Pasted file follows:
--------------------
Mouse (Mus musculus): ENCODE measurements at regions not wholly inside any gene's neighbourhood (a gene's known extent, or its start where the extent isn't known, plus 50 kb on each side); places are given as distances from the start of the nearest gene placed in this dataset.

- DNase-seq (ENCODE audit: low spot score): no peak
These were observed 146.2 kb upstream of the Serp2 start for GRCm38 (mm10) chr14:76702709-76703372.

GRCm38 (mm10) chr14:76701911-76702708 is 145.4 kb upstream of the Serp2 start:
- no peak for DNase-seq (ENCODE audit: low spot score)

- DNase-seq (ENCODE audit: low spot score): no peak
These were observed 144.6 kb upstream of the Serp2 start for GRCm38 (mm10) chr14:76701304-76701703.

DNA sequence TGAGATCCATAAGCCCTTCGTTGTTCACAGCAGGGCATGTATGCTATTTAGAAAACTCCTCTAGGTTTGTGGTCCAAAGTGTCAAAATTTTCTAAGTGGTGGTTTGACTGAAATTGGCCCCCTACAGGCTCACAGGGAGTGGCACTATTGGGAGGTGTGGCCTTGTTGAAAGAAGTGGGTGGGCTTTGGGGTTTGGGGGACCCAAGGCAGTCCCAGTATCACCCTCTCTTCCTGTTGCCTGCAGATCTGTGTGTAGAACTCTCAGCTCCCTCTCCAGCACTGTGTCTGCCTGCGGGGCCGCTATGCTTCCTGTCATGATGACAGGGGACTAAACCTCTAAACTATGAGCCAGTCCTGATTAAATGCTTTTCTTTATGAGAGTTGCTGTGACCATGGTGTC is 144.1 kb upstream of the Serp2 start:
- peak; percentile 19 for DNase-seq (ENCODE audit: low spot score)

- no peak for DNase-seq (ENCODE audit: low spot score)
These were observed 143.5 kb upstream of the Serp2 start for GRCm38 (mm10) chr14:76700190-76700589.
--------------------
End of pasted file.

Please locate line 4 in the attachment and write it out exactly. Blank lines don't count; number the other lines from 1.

GRCm38 (mm10) chr14:76701911-76702708 is 145.4 kb upstream of the Serp2 start: